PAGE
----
Those involved in the construction industry are continually faced with financial risks not encountered in other commercial contexts. These financial risks stem from the fact that most construction work is carried out by different construction trades people who have no privity of contract with the owner of the project and who work without any form of security.
As a result of these risks, contractors and suppliers of work, services and supplies to real property in Ontario have been granted special protections by the Construction Lien Act (the “CLA”). The CLA sets out the rules as to who has a lien (security against the property) and the process by which lien claimants can enforce their different rights.
Section 14(1) of the CLA provides that, “a person who supplies services or materials to an improvement for an owner, contractor or subcontractor, has a lien upon the interest of the owner in the premises improved for the price of those services or materials.” The lien creates an interest in the land in favour of those who supply materials or services, thereby creating security. This operates to prevent the owner from receiving improved land without making payment for the improvement. This is especially important to subcontractors who have no direct contract with the owner (and, therefore, no right to bring an action for payment under a contract).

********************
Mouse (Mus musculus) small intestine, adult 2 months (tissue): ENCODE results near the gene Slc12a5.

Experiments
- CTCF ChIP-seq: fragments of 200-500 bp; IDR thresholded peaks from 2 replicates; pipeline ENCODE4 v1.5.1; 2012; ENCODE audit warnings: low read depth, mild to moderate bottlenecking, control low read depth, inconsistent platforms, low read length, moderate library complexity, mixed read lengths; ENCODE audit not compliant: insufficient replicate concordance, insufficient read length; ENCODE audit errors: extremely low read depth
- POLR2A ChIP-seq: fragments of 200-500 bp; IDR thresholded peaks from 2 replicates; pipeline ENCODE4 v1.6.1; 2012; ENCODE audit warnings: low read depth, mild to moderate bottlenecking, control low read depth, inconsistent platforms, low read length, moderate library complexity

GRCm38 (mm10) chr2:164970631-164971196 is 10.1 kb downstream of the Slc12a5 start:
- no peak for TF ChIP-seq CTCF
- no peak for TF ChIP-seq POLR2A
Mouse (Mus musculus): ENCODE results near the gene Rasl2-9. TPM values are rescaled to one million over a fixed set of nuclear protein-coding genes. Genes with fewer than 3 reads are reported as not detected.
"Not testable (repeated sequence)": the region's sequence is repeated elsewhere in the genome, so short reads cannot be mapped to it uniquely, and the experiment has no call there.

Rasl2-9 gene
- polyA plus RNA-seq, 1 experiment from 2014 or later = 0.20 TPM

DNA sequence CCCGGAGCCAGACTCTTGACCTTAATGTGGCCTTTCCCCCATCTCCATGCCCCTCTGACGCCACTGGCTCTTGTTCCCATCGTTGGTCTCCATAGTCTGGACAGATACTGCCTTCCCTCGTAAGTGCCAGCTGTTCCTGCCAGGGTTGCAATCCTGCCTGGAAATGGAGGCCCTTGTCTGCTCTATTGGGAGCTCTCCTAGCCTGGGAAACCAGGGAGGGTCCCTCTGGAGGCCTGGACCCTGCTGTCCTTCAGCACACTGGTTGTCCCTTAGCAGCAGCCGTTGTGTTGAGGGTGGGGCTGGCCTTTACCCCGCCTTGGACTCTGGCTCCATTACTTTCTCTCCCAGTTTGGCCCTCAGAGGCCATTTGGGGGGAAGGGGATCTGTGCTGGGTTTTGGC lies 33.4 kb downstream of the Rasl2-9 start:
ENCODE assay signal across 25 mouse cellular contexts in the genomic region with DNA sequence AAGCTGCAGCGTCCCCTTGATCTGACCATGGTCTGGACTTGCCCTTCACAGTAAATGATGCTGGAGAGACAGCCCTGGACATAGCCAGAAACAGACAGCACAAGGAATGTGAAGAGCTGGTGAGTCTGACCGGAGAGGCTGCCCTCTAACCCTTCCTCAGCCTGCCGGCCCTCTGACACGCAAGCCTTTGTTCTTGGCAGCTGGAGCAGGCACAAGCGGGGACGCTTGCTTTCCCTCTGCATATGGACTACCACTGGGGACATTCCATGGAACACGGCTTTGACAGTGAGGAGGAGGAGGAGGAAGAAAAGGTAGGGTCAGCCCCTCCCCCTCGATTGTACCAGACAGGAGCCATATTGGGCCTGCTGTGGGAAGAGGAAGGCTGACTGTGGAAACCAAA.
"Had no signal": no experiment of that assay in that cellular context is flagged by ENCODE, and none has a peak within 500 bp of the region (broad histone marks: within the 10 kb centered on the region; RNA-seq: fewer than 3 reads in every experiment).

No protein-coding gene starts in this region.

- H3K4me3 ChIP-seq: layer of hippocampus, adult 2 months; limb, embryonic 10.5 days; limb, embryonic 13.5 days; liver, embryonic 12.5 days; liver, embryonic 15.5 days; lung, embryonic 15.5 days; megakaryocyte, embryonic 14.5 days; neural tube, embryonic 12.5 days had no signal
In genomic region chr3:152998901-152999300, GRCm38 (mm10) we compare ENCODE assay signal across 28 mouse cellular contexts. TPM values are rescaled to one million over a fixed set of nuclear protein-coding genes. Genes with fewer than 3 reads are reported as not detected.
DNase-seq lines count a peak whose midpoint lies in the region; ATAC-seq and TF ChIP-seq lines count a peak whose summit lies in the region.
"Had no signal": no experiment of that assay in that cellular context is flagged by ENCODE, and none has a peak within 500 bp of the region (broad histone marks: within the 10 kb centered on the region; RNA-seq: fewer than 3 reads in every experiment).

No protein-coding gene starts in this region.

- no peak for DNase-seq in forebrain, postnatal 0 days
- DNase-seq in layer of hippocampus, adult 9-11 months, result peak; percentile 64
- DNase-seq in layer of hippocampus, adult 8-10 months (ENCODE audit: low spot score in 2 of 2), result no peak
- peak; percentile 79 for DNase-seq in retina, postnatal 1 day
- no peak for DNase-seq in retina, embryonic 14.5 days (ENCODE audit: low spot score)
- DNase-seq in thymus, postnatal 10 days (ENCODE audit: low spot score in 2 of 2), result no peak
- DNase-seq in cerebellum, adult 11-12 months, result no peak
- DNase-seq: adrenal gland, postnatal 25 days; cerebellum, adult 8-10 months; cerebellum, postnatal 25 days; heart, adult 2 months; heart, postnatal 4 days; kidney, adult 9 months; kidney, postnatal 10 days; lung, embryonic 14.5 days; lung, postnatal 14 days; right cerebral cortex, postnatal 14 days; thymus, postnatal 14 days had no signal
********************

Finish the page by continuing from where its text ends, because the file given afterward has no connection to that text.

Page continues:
The Holdback Requirements
In most cases, the flow of funds under a construction project contemplates payments being made as the work progresses from the owner down to the contractors, subcontractors, and those claiming under them. It is often referred to as the “construction pyramid.”
Part IV of the CLA provides that each payer on a contract or subcontract is required to retain a holdback of 10 per cent of the price of the services or materials as they are actually supplied under the contract or subcontract until all liens that may be claimed against the holdback have expired or have otherwise been satisfied or discharged. The term “payer” is defined in section 1(1) of the CLA as meaning “the owner, contractor, or subcontractor who is liable to pay for the materials or services supplied to an improvement under a contract or subcontract.” The purpose of this holdback is to create a fund to which lien claimants may look if they are unable to recover from the person with whom they have a direct contract.
In addition to the basic holdback, there is a separate holdback for finishing work completed after the date of substantial performance of the contract.
Provided that the owner retains the proper holdback over the course of the construction and otherwise complies with its statutory obligations, the owner’s exposure to a subcontractor or supplier lien claimant, with whom the owner has no direct contract, will be limited to the amount of the holdback.
Time Limits for Enforcing a Claim for Lien